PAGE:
Uses of radioactive particles
Uses of radioactive particles
Radioactive nuclides are made use of in many completely different ways. In whatever way they are used, it is always necessary to take precautions so the user is well protected from any radiation.
Generally speaking, specialist companies manufacture radioactive nuclides by placing samples of material in a nuclear reactor for a time. It should be noted, however, that materials are not made radioactive by placing them near a radioactive source. A source kept in school will not cause its lead case to become radioactive, as the nuclei of the lead atoms will not be changed by the absorption of the radiation.
Four main uses of radioactive particles are detailed here: tracers, medical treatment, archaeological dating and scattering experiments.
Use is made in tracer applications of the ability of detectors to measure extremely small concentrations of a radioactive nuclide. For example, leaks can be found in underground pipes by injecting a small amount of a radioactive tracer into the water. A Geiger-Muller tube can be used to detect where the radioactive particles are escaping and hence save digging up the whole pipe.
Many different tracers are used in medicine to check the functioning of organs within the body. A very small amount of the tracer is used to minimise radiation dose, and the half-life needs to be matched to the process being studied. Sources that emit gamma rays are preferred due to their low ionisation and high penetration properties. Technetium 99m is one of the most useful tracers - the m stands for metastable meaning that the nuclei are slightly more energetic than usual. A sample of technetium 99m has a half-life of 6 hours, emits gamma rays and returns to a stable state with a half-life of 216000 years emitting very little further radiation.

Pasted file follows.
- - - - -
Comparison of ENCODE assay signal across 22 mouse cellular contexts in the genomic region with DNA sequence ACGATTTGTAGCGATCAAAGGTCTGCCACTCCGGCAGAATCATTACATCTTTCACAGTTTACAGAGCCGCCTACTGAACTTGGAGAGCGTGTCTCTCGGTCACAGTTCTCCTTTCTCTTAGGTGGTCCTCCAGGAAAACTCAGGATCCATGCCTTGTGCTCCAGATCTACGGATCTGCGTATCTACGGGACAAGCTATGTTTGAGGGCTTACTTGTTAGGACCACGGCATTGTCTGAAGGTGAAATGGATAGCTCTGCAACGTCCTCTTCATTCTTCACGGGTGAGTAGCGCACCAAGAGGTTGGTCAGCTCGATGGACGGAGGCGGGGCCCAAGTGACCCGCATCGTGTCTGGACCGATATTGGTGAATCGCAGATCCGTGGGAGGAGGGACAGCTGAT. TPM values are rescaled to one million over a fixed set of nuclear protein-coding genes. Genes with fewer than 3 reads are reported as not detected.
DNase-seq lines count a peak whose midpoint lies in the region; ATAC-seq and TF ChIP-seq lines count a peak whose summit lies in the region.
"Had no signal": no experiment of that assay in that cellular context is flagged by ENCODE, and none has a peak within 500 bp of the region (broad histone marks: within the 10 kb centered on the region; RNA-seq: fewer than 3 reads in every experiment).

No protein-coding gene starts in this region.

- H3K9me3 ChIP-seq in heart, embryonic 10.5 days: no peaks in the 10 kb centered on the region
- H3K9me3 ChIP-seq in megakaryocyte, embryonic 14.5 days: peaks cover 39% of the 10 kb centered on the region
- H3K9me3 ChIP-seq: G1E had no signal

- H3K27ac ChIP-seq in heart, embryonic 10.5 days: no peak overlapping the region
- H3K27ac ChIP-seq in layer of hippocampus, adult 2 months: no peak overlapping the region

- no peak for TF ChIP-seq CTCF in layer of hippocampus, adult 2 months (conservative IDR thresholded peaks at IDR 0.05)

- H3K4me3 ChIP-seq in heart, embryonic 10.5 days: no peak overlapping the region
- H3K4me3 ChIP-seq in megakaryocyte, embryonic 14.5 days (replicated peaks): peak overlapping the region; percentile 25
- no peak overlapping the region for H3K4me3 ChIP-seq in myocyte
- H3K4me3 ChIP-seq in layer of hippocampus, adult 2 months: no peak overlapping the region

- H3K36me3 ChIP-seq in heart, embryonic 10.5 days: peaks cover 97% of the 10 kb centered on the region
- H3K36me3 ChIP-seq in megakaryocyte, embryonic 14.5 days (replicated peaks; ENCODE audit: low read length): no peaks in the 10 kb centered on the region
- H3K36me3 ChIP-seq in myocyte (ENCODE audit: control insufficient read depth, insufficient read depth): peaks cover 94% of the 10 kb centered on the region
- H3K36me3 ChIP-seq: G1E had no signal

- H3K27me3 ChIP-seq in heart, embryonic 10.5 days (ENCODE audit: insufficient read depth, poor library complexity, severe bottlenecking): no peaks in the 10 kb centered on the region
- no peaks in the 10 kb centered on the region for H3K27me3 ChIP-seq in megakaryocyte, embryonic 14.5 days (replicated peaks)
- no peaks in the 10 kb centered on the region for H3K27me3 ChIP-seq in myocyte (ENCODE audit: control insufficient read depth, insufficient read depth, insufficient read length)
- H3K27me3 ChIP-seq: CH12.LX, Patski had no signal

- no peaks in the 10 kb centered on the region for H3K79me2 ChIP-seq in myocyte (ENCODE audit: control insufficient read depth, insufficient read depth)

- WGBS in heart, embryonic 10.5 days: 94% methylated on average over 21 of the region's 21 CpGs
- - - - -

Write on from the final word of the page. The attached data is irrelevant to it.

When radiation is passed through living cells it may do no harm at all. On the other hand, it can kill living cells or cause them to undergo mutation. Immature cells and cells that are growing or dividing rapidly are most sensitive to radiation. This is made use of in the treatment of cancer. Cancer cells often grow rapidly and therefore are more likely to be killed by a high dose of gamma radiation than normal cells.
The atmosphere contains a small amount of the radioactive nuclide carbon-14. During a plant's life carbon dioxide is absorbed, so it too becomes slightly radioactive and the level of radioactivity of plants can be measured. When a tree is cut down radioactive decay commences - the longer the wood has been around, the lower the concentration of carbon-14 remaining in the future. This method can used to date events to an accuracy of better than 100 years.
Radioactive particles can be used to probe matter. High-energy particles are directed at a target under investigation. Arrays of detectors are positioned around to detect how the particles are scattered. Such experiments reveal information about the structure and scale of the target object.
The most famous scattering experiment was carried out under the direction of Rutherford in 1909. Alpha particles were directed at the gold nuclei in an attempt to probe the structure of the atom. The repulsion between the positive alpha particles and positive gold nuclei caused the particles to scatter in a way that proved the existence of a small, positive, central nucleus.
More recently, electrons (which are not affected by nuclear forces within the nucleus like alpha particles) have been used in experiments to probe the structure of the nucleus itself. Very high-energy electrons have a wavelength similar to the dimensions of the nucleus and hence their scattering produces a characteristic diffraction pattern. The diffraction pattern can be used in the usual way to find the dimensions of the object that caused the pattern in the first place.